The intersection of art and medicine

Just south of South Loop 336 in Conroe, a dirt pathway leads from the I-45 feeder road to the site of Sam Houston State University’s College of Osteopathic Medicine. This highly anticipated, state-of-the-art medical school is nearing completion. By fall 2020, this building will be fully occupied, with a road leading students and faculty to their new academic home.

The 108,000 square foot, five-story facility, is nestled into the area’s heavily wooded landscape. The building houses technologically advanced instructional spaces, a teaching theater, a large active learning classroom, case-based learning team rooms, a gross anatomy lab, skills lab, and standardized patient and simulation suites. The intended design is to promote collaboration and inspire innovation with its large open spaces and natural lighting.

Complementing the facility’s cutting-edge architecture design is a new work of outdoor art to welcome students, medical professionals and employees. The sculpture, titled “Pitcher with Flowers (2014),” by internationally known sculptor James Surls, a university alumnus (’66) and former art professor, was installed on Friday, Feb. 14, after traveling from Surls’ art studio in Carbondale, CO.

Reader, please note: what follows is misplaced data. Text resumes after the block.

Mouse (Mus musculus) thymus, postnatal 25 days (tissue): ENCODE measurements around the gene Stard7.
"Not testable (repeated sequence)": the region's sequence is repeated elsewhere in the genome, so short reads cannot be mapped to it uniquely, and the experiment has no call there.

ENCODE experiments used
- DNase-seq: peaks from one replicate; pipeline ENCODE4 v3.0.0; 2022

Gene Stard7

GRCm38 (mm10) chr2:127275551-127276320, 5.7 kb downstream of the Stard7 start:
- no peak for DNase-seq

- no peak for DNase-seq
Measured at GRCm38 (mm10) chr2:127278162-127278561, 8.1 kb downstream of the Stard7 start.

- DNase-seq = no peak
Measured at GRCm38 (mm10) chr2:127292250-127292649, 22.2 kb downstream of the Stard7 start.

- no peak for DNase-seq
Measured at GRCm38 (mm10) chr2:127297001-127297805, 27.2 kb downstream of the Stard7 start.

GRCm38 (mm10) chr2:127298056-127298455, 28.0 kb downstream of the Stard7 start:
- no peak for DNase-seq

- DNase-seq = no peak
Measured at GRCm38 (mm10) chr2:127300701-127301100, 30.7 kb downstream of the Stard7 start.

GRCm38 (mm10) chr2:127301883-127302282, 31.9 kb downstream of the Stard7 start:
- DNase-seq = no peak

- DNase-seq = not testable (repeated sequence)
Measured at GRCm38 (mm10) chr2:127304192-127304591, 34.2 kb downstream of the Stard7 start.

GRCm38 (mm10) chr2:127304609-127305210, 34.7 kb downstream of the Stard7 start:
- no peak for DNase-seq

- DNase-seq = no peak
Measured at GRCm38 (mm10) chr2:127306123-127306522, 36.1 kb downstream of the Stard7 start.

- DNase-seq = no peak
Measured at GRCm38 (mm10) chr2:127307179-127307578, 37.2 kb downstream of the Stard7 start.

This is not the first piece the university has purchased from Surls. For those familiar with his work, they may recognize the prominent 16-foot wood and steel installation titled, “Around the Flower Wall” hanging in the Gaertner Performing Arts Center lobby.

Artwork selected for the university is chosen by the SHSU Public Art Committee, in collaboration with representatives from the academic unit, in this particular case, the College of Osteopathic Medicine. After the committee process is completed, a recommendation is forwarded to President Hoyt for her final review and approval.

“During his interview with the committee, James Surls described this work as appropriate for the College of Osteopathic Medicine given the subject matter and the site,” Dean and chair of the university art committee, Ronald E. Shields said. “The external placement of the bronze statue was intentional and connects the work and the building to the surrounding landscape. To do so underscores the cycle of life and nature to the College's mission of health, wellness, and healing. It is a beautifully conceived and crafted work of art. It is a significant addition to the SHSU collection of public art works.”

According to Surls, he wants spectators to observe a nurturing image.

“The vase represents a cream pitcher which gives life to new growth. It is healthy, positive and serves a purpose,” Surls said. “The sculpture is perfect for the site and appropriate for what the building is, what it does, and what it’s supposed to do. I am really happy it is there.”